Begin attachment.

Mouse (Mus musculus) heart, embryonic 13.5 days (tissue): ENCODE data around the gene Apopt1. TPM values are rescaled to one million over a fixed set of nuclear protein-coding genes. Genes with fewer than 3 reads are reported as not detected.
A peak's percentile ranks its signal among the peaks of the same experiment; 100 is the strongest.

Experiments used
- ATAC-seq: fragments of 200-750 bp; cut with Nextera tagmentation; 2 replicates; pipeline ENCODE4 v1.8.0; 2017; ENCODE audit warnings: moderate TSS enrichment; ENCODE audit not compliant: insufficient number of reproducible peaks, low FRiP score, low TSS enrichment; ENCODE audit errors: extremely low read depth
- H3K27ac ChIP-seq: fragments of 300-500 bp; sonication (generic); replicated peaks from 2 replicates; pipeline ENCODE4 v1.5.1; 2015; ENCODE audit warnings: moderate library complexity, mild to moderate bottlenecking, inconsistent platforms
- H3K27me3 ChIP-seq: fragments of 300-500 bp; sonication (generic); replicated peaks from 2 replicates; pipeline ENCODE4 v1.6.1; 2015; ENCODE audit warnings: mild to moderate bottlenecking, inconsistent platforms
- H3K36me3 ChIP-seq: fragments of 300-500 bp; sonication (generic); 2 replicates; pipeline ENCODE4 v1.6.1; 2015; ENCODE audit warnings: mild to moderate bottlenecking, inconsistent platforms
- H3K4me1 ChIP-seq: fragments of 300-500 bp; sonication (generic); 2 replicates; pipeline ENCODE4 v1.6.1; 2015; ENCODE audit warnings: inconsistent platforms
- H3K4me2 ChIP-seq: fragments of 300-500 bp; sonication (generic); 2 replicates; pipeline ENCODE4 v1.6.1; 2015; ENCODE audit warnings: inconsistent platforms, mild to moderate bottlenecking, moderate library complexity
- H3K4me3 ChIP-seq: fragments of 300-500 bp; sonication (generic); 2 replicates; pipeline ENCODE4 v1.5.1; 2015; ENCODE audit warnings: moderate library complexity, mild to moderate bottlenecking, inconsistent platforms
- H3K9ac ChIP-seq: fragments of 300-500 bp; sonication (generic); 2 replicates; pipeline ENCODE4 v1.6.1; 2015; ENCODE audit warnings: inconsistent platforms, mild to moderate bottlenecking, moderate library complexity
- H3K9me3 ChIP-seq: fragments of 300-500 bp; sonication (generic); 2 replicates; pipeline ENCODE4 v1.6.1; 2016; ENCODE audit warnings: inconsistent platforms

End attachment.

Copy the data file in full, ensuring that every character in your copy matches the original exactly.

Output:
Mouse (Mus musculus) heart, embryonic 13.5 days (tissue): ENCODE data around the gene Apopt1. TPM values are rescaled to one million over a fixed set of nuclear protein-coding genes. Genes with fewer than 3 reads are reported as not detected.
A peak's percentile ranks its signal among the peaks of the same experiment; 100 is the strongest.

Experiments used
- ATAC-seq: fragments of 200-750 bp; cut with Nextera tagmentation; 2 replicates; pipeline ENCODE4 v1.8.0; 2017; ENCODE audit warnings: moderate TSS enrichment; ENCODE audit not compliant: insufficient number of reproducible peaks, low FRiP score, low TSS enrichment; ENCODE audit errors: extremely low read depth
- H3K27ac ChIP-seq: fragments of 300-500 bp; sonication (generic); replicated peaks from 2 replicates; pipeline ENCODE4 v1.5.1; 2015; ENCODE audit warnings: moderate library complexity, mild to moderate bottlenecking, inconsistent platforms
- H3K27me3 ChIP-seq: fragments of 300-500 bp; sonication (generic); replicated peaks from 2 replicates; pipeline ENCODE4 v1.6.1; 2015; ENCODE audit warnings: mild to moderate bottlenecking, inconsistent platforms
- H3K36me3 ChIP-seq: fragments of 300-500 bp; sonication (generic); 2 replicates; pipeline ENCODE4 v1.6.1; 2015; ENCODE audit warnings: mild to moderate bottlenecking, inconsistent platforms
- H3K4me1 ChIP-seq: fragments of 300-500 bp; sonication (generic); 2 replicates; pipeline ENCODE4 v1.6.1; 2015; ENCODE audit warnings: inconsistent platforms
- H3K4me2 ChIP-seq: fragments of 300-500 bp; sonication (generic); 2 replicates; pipeline ENCODE4 v1.6.1; 2015; ENCODE audit warnings: inconsistent platforms, mild to moderate bottlenecking, moderate library complexity
- H3K4me3 ChIP-seq: fragments of 300-500 bp; sonication (generic); 2 replicates; pipeline ENCODE4 v1.5.1; 2015; ENCODE audit warnings: moderate library complexity, mild to moderate bottlenecking, inconsistent platforms
- H3K9ac ChIP-seq: fragments of 300-500 bp; sonication (generic); 2 replicates; pipeline ENCODE4 v1.6.1; 2015; ENCODE audit warnings: inconsistent platforms, mild to moderate bottlenecking, moderate library complexity
- H3K9me3 ChIP-seq: fragments of 300-500 bp; sonication (generic); 2 replicates; pipeline ENCODE4 v1.6.1; 2016; ENCODE audit warnings: inconsistent platforms